11 Simple Rules for Buying Your Bartender a Shot
Everybody loves taking shots with the bartender. A night out is just a hell of a lot more fun when you feel like the person pouring your drinks is a friend and not just someone providing you a service -- and in the entire history of mankind, nothing has ever cemented a friendship like taking shots together. Except maybe serving together in a war. But outside of that, it’s definitely taking shots.
That being said, your bartender is at the office. Given that, here are a few things to keep in mind when you’re inviting them into your shot circle. Or square. Whatever geometric shape you’re into, really:
1. Don’t order an extra shot and assume the bartender’s going to take it
Not because bartenders don’t like surprises (who doesn’t like surprises!), but because some bars allow -- or even encourage -- their bartenders to take shots with customers, while others have a policy against it.
2. Also, remember that time you worked in a fudge shop...
...and most days it was like heaven because you got so many free fudge samples, but some days it was like, “I just cannot eat any fudge today”? Believe it or not, sometimes that’s how bartenders feel about shots.
3. If your bartender pours a half shot (a.k.a. a “work shot”) for themselves, don’t take it as a sign of disrespect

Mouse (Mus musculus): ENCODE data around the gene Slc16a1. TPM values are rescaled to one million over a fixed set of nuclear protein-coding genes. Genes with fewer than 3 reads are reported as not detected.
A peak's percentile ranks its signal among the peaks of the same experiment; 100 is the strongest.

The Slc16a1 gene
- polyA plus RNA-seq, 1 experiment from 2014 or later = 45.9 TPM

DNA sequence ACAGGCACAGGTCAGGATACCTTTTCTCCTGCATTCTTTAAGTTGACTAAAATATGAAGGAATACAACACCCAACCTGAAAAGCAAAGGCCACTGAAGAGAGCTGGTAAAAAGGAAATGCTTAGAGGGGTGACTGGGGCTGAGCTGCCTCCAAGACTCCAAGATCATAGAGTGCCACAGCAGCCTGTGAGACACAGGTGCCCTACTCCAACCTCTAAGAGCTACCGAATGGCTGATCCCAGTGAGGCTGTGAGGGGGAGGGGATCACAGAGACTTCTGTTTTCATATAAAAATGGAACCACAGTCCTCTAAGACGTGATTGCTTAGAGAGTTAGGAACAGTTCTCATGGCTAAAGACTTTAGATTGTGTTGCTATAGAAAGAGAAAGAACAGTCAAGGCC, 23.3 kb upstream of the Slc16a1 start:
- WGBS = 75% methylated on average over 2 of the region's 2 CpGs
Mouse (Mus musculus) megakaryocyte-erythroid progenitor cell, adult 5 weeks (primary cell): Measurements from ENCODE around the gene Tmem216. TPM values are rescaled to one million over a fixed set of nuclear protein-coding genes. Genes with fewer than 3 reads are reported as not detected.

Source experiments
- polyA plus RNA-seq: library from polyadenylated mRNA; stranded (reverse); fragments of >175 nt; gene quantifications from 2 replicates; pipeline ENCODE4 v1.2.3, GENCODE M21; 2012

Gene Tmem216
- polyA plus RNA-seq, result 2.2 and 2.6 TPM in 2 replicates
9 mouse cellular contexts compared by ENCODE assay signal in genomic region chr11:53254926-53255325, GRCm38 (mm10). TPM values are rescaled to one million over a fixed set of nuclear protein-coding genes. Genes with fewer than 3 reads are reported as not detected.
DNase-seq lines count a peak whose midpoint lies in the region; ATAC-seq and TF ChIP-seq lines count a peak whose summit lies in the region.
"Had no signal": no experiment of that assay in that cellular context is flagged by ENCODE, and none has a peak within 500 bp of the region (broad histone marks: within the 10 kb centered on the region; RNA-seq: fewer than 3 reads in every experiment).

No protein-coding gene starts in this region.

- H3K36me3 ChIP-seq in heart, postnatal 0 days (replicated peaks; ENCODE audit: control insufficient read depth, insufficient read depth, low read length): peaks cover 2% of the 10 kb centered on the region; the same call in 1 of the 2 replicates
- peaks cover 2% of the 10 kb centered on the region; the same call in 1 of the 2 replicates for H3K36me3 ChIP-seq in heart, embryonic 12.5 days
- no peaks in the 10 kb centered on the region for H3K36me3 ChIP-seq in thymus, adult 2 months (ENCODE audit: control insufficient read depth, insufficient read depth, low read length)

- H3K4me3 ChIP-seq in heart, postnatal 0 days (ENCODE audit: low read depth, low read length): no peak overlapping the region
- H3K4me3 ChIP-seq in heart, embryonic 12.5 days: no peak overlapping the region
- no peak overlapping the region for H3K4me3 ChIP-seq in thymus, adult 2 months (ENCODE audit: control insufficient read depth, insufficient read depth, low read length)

All it means is that the bartender knows they’ve got a long night ahead, filled with other people who’ll want to bond with them over thick-bottomed glasses.
4. On that note, it’s better to make the offer later in the night
Like, after 10pm, when the bartender's only got six more hours of work instead of eight.
5. Know what shot you and your friends want...
...and make sure everybody’s at the bar ready to take it. Otherwise it’s like telling the bartender, “Hey, I’m giving you this Christmas present, but you can’t open it until February, and until then you have to stand here staring at it.”
6. Don’t make this face
Or that face!
7. Don’t take it the wrong way if the bartender opts for a different shot than what you and your friends are doing
The magic’s in taking shots of any kind together -- one person drinking something that isn’t a Slow Comfortable Screw Against The Wall isn’t going to ruin things.
8. Offering your bartender a Slow Comfortable Screw Against The Wall...
...is still a better move than offering them a cinnamon whisky from Canada.
9. After you clink, but before you drink, touch your shot glass to the bar
In some bars it’s a nod to people who aren’t with you; in others it’s a sign of respect to the bar and everyone who makes it work. Not every bartender does it, but many do, and odds are this tradition’s 100,000,000 times more important to them than staring everybody in the eye to ward off bad sex.
10. Don’t treat the shot like a substitute for a tip
Your bartender appreciates the gesture, but not more than your bartender’s landlord appreciates his rent check. If you’re the kind of guy who buys rounds of shots, you’re probably also the kind of guy who gets buybacks, so it’ll all even out anyway.
11. If your bartender surprises you with a round of shots, take whatever’s poured -- it’s free!
If you’re just not feeling shots period, that’s obviously fine, but do not say you can’t do shots because you’re too old. As Rob Magill from New York’s Whiskey Tavern says, “Was my grandfather too old? No!” Don’t let Rob’s grandfather down.
Special thanks to Leave Rochelle Out Of It for the location. And the shots!
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